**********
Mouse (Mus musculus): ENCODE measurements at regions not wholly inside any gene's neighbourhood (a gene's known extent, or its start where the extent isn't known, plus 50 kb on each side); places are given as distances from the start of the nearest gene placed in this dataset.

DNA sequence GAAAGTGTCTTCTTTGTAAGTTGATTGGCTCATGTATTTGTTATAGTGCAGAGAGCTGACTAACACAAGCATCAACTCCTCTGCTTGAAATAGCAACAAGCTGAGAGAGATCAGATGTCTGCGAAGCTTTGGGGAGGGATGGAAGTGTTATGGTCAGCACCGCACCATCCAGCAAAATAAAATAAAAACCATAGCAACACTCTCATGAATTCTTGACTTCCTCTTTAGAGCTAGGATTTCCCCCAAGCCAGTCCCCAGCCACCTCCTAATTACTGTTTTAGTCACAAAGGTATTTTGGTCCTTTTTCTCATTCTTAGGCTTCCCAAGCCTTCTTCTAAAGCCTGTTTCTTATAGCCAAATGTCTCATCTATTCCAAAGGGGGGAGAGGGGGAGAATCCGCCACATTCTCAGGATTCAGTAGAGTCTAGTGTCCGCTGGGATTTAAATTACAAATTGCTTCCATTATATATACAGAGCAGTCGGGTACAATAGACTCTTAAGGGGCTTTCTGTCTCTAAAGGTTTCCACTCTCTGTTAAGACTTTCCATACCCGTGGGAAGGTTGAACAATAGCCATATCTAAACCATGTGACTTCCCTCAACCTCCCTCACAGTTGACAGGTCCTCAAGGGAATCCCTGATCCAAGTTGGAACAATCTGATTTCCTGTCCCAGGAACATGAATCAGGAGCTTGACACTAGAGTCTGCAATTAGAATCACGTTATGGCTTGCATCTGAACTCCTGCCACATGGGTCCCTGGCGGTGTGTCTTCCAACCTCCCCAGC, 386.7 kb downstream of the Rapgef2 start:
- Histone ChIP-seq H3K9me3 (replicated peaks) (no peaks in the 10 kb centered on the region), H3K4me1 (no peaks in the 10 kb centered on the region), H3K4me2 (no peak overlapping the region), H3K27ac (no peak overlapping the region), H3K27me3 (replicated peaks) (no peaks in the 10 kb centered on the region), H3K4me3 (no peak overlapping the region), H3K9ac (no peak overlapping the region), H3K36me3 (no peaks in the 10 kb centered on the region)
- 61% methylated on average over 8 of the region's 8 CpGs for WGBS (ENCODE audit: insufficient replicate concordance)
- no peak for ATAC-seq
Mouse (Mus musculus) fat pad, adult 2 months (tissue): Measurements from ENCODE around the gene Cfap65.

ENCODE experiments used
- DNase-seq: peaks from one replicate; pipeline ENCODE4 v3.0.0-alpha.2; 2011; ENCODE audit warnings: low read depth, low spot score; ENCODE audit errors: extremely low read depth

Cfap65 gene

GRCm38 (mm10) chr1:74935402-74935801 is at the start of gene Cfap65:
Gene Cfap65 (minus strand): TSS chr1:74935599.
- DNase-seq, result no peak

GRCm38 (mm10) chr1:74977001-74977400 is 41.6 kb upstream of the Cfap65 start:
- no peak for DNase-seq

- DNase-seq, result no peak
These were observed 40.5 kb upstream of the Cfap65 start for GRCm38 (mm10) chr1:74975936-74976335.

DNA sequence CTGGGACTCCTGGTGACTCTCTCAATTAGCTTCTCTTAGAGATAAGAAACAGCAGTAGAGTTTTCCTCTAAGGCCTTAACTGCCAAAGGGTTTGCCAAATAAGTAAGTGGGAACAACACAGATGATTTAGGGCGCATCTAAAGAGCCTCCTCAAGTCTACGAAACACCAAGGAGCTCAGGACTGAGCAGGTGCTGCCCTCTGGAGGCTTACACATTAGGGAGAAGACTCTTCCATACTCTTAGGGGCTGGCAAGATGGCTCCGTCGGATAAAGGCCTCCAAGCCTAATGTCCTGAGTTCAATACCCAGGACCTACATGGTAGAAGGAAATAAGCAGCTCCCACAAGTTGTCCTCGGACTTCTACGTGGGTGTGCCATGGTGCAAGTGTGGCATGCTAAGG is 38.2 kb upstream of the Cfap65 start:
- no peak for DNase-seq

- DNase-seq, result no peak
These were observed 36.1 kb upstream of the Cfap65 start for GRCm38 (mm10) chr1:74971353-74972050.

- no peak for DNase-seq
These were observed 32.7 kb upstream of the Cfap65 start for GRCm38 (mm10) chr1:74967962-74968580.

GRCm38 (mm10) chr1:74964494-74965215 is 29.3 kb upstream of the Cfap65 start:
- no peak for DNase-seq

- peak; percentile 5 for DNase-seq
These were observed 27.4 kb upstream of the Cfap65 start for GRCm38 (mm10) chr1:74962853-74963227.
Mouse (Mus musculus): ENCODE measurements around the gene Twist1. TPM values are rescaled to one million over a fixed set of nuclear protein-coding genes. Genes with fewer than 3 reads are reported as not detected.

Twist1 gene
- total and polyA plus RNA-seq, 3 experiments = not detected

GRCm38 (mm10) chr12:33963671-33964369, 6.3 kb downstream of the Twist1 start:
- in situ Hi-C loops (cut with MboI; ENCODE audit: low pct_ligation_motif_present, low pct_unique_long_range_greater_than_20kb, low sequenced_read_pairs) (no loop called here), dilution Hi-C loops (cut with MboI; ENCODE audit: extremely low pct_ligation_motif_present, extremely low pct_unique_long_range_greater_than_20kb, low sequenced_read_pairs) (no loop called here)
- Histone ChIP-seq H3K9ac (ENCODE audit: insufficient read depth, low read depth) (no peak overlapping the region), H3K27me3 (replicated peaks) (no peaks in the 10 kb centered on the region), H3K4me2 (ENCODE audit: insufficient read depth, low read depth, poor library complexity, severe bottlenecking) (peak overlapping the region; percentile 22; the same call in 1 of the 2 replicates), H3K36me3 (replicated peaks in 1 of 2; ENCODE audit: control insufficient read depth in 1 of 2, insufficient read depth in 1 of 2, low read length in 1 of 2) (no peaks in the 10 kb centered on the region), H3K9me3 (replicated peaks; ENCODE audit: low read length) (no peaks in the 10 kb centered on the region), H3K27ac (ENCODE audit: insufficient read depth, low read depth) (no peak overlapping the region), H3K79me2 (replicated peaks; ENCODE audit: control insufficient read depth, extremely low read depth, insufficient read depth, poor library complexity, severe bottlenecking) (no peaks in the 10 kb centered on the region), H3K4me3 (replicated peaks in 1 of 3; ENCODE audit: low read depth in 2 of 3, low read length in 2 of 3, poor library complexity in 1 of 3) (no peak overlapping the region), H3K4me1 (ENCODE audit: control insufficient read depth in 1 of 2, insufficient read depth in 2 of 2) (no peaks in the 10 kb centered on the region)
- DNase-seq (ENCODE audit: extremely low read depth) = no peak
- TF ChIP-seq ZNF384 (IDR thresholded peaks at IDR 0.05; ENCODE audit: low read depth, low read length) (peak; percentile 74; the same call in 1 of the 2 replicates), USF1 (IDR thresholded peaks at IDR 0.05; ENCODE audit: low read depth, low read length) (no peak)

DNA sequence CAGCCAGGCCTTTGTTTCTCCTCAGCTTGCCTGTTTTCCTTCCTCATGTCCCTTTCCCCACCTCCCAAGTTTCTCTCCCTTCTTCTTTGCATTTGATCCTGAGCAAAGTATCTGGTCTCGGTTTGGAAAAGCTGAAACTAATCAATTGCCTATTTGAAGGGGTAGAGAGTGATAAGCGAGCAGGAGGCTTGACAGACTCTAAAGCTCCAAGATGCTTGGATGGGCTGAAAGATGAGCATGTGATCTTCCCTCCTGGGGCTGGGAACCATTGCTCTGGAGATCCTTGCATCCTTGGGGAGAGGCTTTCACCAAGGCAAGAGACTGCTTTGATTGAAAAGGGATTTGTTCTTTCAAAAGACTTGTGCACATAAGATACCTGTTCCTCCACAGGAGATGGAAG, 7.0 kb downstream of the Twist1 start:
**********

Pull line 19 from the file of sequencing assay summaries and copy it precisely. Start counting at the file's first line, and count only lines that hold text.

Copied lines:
- DNase-seq, result no peak